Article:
Greek unions aim to fill Athens in austerity protests
With Greece teetering on the edge of bankruptcy, parliament is due to vote this week on a package of spending cuts, tax increases and privatisations agreed as part of a massive bailout aimed at averting the euro zone's first default.
Prime Minister George Papandreou appealed to lawmakers late on Monday to back the measures in two votes on Wednesday and Thursday, which he said represented the final chance for Greece to get back on its feet.
Euro zone authorities are working flat-out with banks and insurers to devise a scheme whereby private bondholders can share the burden of further funding for Greece without prompting credit ratings agencies to declare a selective default.
European policymakers are also quietly exploring contingency plans to keep Greece afloat with emergency liquidity if parliament were to reject all or part of the package, three euro zone sources told Reuters on Monday.
The austerity plan has caused deep anger among Greeks disillusioned with years of political corruption and inefficiency and now bitterly resentful of the conditions imposed by the European Union and International Monetary Fund.
Following weeks of protests and rolling strikes, ADEDY, the public sector union representing half a million civil servants and GSEE, which represents 2 million private sector workers, are hoping to pressure deputies ahead of the votes.
Local transport is expected to be brought to a standstill, rolling stoppages by air traffic controllers are expected to hit airlines and ferry departures from Piraeus port in Athens were also affected, although other ports were operating normally.
In addition, postal services, hospitals and many private businesses were also expected to be hit.
More than 5,000 police are expected to be deployed in central Athens, especially to protect parliament, the focus of weeks of protests by demonstrators who have camped out in the neighbouring Syntagma Square.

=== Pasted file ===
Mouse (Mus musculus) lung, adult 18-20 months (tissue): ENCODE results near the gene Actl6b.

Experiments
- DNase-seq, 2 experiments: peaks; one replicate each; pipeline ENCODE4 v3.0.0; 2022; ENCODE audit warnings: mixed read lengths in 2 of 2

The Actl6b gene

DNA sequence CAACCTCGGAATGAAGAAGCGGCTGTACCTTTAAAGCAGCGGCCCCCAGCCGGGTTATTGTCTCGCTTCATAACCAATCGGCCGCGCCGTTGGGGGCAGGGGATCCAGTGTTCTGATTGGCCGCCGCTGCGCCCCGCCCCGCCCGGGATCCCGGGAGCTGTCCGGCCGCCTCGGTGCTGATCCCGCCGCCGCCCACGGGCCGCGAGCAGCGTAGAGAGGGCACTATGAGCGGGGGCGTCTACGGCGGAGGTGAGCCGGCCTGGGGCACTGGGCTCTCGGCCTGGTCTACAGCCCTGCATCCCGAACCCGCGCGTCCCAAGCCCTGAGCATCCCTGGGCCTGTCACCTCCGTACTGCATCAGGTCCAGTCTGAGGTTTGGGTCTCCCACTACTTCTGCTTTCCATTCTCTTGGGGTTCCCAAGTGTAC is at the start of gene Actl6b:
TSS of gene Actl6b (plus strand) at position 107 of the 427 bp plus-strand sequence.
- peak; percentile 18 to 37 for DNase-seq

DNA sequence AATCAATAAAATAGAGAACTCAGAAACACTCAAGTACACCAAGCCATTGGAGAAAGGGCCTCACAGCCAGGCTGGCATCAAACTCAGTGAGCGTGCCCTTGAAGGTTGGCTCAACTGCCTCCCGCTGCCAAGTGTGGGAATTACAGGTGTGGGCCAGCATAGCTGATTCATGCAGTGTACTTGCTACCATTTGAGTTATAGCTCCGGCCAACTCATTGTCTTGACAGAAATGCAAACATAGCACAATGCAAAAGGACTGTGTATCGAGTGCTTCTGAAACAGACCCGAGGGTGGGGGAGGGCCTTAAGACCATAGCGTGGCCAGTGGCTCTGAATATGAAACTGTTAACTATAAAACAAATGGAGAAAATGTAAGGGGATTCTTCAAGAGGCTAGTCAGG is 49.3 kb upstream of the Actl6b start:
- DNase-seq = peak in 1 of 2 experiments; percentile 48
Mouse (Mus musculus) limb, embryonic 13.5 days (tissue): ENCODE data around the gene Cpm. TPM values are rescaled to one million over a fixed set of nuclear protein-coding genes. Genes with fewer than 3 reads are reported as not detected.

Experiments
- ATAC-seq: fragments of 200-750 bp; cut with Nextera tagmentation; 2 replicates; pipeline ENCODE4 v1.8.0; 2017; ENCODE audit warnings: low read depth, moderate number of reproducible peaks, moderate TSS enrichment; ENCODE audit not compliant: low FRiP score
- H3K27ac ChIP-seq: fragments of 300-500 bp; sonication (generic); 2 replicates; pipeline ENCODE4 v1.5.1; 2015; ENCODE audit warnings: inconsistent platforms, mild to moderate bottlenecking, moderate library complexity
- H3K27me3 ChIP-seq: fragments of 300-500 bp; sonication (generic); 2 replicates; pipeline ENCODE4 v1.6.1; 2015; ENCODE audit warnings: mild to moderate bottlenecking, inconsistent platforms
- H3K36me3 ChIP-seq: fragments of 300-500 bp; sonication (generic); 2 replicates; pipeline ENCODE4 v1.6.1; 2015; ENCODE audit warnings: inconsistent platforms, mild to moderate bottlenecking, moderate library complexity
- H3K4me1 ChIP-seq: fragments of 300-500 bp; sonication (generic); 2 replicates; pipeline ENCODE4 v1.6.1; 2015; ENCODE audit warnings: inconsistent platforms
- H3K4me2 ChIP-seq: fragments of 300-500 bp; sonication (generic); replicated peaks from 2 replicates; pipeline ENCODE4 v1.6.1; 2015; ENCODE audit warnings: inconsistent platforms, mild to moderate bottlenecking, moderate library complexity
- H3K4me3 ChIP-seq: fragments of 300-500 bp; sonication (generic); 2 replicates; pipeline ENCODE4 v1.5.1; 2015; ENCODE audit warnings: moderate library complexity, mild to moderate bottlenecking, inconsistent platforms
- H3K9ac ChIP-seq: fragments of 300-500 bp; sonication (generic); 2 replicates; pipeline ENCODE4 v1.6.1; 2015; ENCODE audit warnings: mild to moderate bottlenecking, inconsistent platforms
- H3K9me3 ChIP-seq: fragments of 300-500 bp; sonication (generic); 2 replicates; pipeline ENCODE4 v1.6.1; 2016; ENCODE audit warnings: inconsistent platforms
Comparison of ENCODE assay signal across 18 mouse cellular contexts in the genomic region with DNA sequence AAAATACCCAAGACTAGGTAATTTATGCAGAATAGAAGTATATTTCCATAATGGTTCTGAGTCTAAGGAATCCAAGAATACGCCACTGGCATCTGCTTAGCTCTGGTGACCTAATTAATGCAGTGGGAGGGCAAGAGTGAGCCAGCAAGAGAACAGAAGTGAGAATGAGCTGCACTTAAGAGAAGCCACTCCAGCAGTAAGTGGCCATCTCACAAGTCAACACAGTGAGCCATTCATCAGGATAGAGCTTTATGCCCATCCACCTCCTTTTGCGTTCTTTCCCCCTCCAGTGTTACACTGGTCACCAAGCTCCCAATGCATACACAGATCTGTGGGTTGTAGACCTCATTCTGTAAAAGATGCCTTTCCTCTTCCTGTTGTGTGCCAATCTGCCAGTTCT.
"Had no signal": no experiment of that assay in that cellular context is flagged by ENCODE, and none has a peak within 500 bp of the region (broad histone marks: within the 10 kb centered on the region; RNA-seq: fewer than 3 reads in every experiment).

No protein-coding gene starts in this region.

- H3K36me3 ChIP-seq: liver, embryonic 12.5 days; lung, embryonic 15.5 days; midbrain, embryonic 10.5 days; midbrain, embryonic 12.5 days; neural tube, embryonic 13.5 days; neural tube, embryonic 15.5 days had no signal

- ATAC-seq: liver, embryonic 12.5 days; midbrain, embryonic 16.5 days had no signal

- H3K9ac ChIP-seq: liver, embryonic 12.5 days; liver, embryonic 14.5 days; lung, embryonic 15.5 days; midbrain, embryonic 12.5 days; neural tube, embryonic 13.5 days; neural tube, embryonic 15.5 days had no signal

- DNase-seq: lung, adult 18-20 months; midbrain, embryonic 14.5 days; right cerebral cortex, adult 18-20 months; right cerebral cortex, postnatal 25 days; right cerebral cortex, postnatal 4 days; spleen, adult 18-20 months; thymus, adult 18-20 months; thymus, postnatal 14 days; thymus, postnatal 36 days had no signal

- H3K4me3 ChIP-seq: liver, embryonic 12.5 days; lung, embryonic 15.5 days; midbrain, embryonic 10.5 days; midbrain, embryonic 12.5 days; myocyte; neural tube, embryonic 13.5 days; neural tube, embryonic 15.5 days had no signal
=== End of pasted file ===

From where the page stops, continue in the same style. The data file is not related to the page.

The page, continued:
The square was very quiet in the morning sunshine on Tuesday but protesters have called for major rallies to coincide with the strikes and have said they will try to surround the parliament building and prevent lawmakers entering.
Greece is stuck in its worst recession since the 1970s, with a youth unemployment rate of more than 40 percent and public finances shattered by a debt equivalent to some 150 percent of gross domestic product.
Deep in deficit and unable to borrow on financial markets, Greece depends on international support to keep going. A default would spread contagion around the 17-nation single currency area and cause a deep shock to the global economy.
Newspaper editorials warned of the huge dangers facing Greece if parliament does not pass the package, with the centre-right Kathimerini daily noting that a "deeply distorted view" appeared to be taking hold that lenders would continue to fund Greece whatever it does.
"It is obvious that all those who espouse this view ignore what is really happening in Europe, they ignore the hazards," the newspaper said.
However the conservative opposition has refused to back the package and the view that the bitter medicine demanded by the EU and IMF will kill off any hopes of growth is widespread.
"The medium-term austerity package is a recipe that deepens the recession and puts Greece in deep freeze," Papaspyros said.
"We must get out of this situation fast, we need policies that support social cohesion and growth so that the peoples' lives will not go bankrupt," he said.
The Kyiv Post is hosting comments to foster lively public debate through the Disqus system. Criticism is fine, but stick to the issues. Comments that include profanity or personal attacks will be removed from the site. The Kyiv Post will ban flagrant violators. If you think that a comment or commentator should be banned, please flag the offending material.comments powered by Disqus